With this in mind, I have recently been looking into mental health phone apps with the mind to find any and all apps that might help ADHD. There are some very interesting inexpensive applications that can be used to treat ADHD that can be loaded onto an iPhone or iTouch. I want to tell you about one today that I found useful to use with my Hyperactive/Impulsive ADHD son who tends to be pervasively negative.
This is an app called eCBT mood made by a company called: mymindapps.com/. The app is an electronic or computer based cognitive behavioral therapy program for the iPhone and iPod. They actually have three programs, one program for depression or mood, one for post-traumatic stress and one designed to help anxiety.
These apps are not fantastic but they are amazingly cheap and are interestingly useful if for nothing more than their portability. For ninety-nine cents you get an overview of Cognitive Behavioral Therapy, you get an assessment to determine your negative thought, you get a daily and weekly mood questionnaire and you get the ability to track your mood over a period of time.
In addition to all this, you get a tool box that helps you recognize your automatic negative thoughts and other negative though processes. The app will also connect you to a site where you can find a therapist and to another site where you can find depression or anxiety support groups.
My nine year old son was easily able to read the eCBT mood information on the app and readily took the depression questionnaire for the day. His score showed that he had 5-6 thought processes that were negative and that he was mildly depressed.
A separate section of the application gave him some useful strategies that he could use top change his negative thought. We were able to talk about how his negative thoughts play into his mood and talk about the strategies that he could use to get rid of the negative thoughts that were worsening his mood.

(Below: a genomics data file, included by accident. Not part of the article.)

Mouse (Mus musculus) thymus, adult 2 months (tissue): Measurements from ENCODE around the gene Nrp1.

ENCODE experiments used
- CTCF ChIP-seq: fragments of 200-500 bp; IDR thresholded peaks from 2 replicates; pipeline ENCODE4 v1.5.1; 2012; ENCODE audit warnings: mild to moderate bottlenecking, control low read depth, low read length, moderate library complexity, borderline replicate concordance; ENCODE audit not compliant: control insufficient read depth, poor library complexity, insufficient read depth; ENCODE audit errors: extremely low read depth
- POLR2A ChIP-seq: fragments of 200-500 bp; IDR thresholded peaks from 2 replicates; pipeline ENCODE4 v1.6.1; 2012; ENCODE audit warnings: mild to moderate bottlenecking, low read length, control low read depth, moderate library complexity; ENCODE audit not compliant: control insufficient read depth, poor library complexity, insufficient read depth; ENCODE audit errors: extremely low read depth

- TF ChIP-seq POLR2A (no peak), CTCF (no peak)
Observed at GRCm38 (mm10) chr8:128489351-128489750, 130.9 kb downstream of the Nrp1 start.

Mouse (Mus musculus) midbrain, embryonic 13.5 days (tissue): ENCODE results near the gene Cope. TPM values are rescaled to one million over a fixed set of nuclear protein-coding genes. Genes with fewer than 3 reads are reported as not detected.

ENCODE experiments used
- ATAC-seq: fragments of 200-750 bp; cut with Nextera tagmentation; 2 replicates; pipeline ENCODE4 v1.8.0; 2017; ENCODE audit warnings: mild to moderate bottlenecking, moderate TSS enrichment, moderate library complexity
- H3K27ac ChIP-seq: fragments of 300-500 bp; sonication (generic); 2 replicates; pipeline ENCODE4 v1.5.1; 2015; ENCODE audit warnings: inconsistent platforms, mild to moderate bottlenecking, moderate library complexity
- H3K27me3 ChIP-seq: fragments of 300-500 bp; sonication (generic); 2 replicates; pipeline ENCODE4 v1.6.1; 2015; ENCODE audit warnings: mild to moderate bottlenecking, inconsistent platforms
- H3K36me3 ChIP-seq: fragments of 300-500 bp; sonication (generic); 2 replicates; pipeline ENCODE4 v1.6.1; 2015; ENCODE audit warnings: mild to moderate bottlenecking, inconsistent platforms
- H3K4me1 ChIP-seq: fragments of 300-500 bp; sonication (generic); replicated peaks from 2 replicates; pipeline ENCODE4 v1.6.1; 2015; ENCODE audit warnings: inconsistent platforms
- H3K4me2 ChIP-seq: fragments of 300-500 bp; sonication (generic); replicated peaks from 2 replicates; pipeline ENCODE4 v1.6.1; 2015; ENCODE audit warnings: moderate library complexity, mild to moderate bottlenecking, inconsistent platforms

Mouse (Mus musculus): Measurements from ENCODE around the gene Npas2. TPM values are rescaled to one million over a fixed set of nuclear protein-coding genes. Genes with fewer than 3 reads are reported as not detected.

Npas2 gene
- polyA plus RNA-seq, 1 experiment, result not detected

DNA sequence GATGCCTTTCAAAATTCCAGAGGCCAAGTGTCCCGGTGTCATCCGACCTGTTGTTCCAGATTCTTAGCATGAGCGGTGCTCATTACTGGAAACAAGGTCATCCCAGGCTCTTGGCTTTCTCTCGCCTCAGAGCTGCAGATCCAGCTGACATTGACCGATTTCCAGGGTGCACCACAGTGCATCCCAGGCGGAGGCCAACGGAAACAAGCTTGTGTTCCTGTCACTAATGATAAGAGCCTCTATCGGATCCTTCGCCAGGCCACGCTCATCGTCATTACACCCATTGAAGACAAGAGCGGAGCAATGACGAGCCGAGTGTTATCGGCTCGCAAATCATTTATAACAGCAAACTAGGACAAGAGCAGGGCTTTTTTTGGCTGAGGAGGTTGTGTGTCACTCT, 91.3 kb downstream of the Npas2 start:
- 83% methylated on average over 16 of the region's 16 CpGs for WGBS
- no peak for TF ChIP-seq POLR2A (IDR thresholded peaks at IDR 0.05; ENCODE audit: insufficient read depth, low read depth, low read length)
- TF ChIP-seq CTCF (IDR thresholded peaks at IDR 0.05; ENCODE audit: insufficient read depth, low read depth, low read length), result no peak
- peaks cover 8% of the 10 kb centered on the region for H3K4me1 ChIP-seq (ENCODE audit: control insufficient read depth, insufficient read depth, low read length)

I thought the program would have been better if it had more in the way of strategy suggestions to combat negative thinking but it is probably more useful to go to the trouble of trying to figure out a strategy that is all your own.
This app is not therapy but it is educational and informative. It is also something that can be easily and quickly referred to as it is likely to be in their rooms or in their pockets. I can now tell my sons to refer to their eCBT tool box when they are falling into negative thought traps like all or none thinking or generally deciding that they are worthless because they had a bad day.
This same company has three mental health applications that can be used to treat mental health problems, the name of the apps are eCBT mood for depression, eCBT calm for anxiety and eCBT trauma for post traumatic stress. As I said before, these apps are not a substitute for therapy and it probably isn't a good substitute for a complete online Cognitive Behavioral Therapy but I found these little apps somewhat useful and feel that they are probably worth every bit of 99 cents.
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